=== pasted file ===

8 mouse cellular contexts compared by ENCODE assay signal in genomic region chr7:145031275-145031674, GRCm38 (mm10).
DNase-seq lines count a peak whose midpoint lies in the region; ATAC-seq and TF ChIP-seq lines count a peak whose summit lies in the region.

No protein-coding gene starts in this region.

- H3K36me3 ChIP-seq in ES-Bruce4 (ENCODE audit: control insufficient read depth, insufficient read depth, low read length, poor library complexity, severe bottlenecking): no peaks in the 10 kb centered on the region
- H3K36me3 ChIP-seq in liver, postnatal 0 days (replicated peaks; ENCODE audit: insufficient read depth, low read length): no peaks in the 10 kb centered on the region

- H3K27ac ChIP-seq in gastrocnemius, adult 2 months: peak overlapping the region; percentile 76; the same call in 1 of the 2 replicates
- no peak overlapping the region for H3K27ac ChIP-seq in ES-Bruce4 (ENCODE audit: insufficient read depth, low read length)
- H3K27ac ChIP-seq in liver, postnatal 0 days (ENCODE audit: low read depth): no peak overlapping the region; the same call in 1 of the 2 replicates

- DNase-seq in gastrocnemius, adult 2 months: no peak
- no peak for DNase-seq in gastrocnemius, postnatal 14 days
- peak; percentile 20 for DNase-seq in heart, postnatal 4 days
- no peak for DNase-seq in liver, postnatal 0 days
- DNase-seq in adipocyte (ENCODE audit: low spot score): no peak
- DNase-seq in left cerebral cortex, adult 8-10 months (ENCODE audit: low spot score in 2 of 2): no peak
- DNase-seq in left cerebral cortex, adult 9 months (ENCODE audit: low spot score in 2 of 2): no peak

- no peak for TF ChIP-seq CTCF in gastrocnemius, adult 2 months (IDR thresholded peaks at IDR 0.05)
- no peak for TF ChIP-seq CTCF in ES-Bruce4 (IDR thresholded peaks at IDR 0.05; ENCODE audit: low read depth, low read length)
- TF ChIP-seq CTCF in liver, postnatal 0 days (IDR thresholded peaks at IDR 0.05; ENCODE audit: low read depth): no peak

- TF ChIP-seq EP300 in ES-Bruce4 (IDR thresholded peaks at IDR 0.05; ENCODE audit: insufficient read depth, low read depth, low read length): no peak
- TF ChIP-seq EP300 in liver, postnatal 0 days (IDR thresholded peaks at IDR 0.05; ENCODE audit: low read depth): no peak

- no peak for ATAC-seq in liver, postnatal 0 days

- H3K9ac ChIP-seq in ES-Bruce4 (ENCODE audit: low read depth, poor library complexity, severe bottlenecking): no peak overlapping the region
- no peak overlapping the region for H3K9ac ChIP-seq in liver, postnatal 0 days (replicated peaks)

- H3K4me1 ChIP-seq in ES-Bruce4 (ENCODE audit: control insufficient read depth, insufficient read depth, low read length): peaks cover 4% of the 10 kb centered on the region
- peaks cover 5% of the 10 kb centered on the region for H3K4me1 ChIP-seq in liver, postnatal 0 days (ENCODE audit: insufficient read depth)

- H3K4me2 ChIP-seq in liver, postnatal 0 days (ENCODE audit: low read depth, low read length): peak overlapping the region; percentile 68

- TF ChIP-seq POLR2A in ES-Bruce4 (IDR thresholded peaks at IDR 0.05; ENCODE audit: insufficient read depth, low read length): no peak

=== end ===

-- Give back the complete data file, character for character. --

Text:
8 mouse cellular contexts compared by ENCODE assay signal in genomic region chr7:145031275-145031674, GRCm38 (mm10).
DNase-seq lines count a peak whose midpoint lies in the region; ATAC-seq and TF ChIP-seq lines count a peak whose summit lies in the region.

No protein-coding gene starts in this region.

- H3K36me3 ChIP-seq in ES-Bruce4 (ENCODE audit: control insufficient read depth, insufficient read depth, low read length, poor library complexity, severe bottlenecking): no peaks in the 10 kb centered on the region
- H3K36me3 ChIP-seq in liver, postnatal 0 days (replicated peaks; ENCODE audit: insufficient read depth, low read length): no peaks in the 10 kb centered on the region

- H3K27ac ChIP-seq in gastrocnemius, adult 2 months: peak overlapping the region; percentile 76; the same call in 1 of the 2 replicates
- no peak overlapping the region for H3K27ac ChIP-seq in ES-Bruce4 (ENCODE audit: insufficient read depth, low read length)
- H3K27ac ChIP-seq in liver, postnatal 0 days (ENCODE audit: low read depth): no peak overlapping the region; the same call in 1 of the 2 replicates

- DNase-seq in gastrocnemius, adult 2 months: no peak
- no peak for DNase-seq in gastrocnemius, postnatal 14 days
- peak; percentile 20 for DNase-seq in heart, postnatal 4 days
- no peak for DNase-seq in liver, postnatal 0 days
- DNase-seq in adipocyte (ENCODE audit: low spot score): no peak
- DNase-seq in left cerebral cortex, adult 8-10 months (ENCODE audit: low spot score in 2 of 2): no peak
- DNase-seq in left cerebral cortex, adult 9 months (ENCODE audit: low spot score in 2 of 2): no peak

- no peak for TF ChIP-seq CTCF in gastrocnemius, adult 2 months (IDR thresholded peaks at IDR 0.05)
- no peak for TF ChIP-seq CTCF in ES-Bruce4 (IDR thresholded peaks at IDR 0.05; ENCODE audit: low read depth, low read length)
- TF ChIP-seq CTCF in liver, postnatal 0 days (IDR thresholded peaks at IDR 0.05; ENCODE audit: low read depth): no peak

- TF ChIP-seq EP300 in ES-Bruce4 (IDR thresholded peaks at IDR 0.05; ENCODE audit: insufficient read depth, low read depth, low read length): no peak
- TF ChIP-seq EP300 in liver, postnatal 0 days (IDR thresholded peaks at IDR 0.05; ENCODE audit: low read depth): no peak

- no peak for ATAC-seq in liver, postnatal 0 days

- H3K9ac ChIP-seq in ES-Bruce4 (ENCODE audit: low read depth, poor library complexity, severe bottlenecking): no peak overlapping the region
- no peak overlapping the region for H3K9ac ChIP-seq in liver, postnatal 0 days (replicated peaks)

- H3K4me1 ChIP-seq in ES-Bruce4 (ENCODE audit: control insufficient read depth, insufficient read depth, low read length): peaks cover 4% of the 10 kb centered on the region
- peaks cover 5% of the 10 kb centered on the region for H3K4me1 ChIP-seq in liver, postnatal 0 days (ENCODE audit: insufficient read depth)

- H3K4me2 ChIP-seq in liver, postnatal 0 days (ENCODE audit: low read depth, low read length): peak overlapping the region; percentile 68

- TF ChIP-seq POLR2A in ES-Bruce4 (IDR thresholded peaks at IDR 0.05; ENCODE audit: insufficient read depth, low read length): no peak